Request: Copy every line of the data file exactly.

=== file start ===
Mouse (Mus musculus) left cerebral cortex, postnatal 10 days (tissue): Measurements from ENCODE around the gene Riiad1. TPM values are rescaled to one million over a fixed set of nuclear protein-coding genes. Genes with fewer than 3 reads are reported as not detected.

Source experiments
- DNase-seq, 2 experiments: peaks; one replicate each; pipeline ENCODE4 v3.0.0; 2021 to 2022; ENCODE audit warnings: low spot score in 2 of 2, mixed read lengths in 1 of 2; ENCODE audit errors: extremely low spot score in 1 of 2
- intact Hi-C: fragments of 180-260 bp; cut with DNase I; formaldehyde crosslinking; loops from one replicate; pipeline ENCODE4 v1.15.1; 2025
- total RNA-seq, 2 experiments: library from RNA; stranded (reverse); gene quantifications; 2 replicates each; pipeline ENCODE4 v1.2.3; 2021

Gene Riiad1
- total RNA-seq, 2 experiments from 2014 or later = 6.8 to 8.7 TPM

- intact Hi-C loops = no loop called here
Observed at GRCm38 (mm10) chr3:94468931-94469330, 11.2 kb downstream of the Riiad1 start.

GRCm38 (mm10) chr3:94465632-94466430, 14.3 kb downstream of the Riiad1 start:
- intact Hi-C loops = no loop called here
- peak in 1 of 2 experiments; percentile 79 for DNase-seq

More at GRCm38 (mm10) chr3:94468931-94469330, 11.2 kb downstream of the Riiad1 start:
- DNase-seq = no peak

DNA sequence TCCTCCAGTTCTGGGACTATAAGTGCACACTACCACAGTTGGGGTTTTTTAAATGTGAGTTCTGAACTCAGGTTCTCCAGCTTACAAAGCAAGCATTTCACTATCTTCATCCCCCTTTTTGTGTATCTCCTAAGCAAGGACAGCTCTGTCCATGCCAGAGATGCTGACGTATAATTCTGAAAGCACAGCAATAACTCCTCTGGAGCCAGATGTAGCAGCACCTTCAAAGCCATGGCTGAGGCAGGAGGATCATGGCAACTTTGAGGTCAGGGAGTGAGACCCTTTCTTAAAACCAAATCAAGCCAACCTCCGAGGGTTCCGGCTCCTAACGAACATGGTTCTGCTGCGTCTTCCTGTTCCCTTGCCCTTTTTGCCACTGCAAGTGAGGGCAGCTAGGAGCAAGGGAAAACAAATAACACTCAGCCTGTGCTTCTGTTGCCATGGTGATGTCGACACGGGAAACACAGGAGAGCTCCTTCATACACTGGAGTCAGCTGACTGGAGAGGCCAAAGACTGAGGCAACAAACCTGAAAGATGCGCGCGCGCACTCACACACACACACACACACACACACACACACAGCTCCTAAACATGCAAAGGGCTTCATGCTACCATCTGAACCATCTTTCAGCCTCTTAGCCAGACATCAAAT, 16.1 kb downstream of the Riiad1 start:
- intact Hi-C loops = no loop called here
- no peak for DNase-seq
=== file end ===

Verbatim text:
Mouse (Mus musculus) left cerebral cortex, postnatal 10 days (tissue): Measurements from ENCODE around the gene Riiad1. TPM values are rescaled to one million over a fixed set of nuclear protein-coding genes. Genes with fewer than 3 reads are reported as not detected.

Source experiments
- DNase-seq, 2 experiments: peaks; one replicate each; pipeline ENCODE4 v3.0.0; 2021 to 2022; ENCODE audit warnings: low spot score in 2 of 2, mixed read lengths in 1 of 2; ENCODE audit errors: extremely low spot score in 1 of 2
- intact Hi-C: fragments of 180-260 bp; cut with DNase I; formaldehyde crosslinking; loops from one replicate; pipeline ENCODE4 v1.15.1; 2025
- total RNA-seq, 2 experiments: library from RNA; stranded (reverse); gene quantifications; 2 replicates each; pipeline ENCODE4 v1.2.3; 2021

Gene Riiad1
- total RNA-seq, 2 experiments from 2014 or later = 6.8 to 8.7 TPM

- intact Hi-C loops = no loop called here
Observed at GRCm38 (mm10) chr3:94468931-94469330, 11.2 kb downstream of the Riiad1 start.

GRCm38 (mm10) chr3:94465632-94466430, 14.3 kb downstream of the Riiad1 start:
- intact Hi-C loops = no loop called here
- peak in 1 of 2 experiments; percentile 79 for DNase-seq

More at GRCm38 (mm10) chr3:94468931-94469330, 11.2 kb downstream of the Riiad1 start:
- DNase-seq = no peak

DNA sequence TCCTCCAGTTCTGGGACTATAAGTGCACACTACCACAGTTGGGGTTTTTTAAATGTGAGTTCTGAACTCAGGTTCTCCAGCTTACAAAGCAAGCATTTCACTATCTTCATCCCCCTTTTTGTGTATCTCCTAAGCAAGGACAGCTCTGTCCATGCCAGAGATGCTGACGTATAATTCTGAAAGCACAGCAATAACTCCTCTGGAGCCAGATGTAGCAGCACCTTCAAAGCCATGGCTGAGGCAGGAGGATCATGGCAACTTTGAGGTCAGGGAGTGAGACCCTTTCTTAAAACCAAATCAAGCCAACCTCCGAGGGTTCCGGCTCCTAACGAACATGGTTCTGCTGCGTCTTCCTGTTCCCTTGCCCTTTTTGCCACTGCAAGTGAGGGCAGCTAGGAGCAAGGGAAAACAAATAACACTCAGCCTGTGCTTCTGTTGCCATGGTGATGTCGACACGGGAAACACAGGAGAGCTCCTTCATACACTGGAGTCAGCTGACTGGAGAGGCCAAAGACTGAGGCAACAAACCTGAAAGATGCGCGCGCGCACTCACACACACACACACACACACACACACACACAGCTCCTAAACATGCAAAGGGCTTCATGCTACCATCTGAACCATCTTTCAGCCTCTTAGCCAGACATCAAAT, 16.1 kb downstream of the Riiad1 start:
- intact Hi-C loops = no loop called here
- no peak for DNase-seq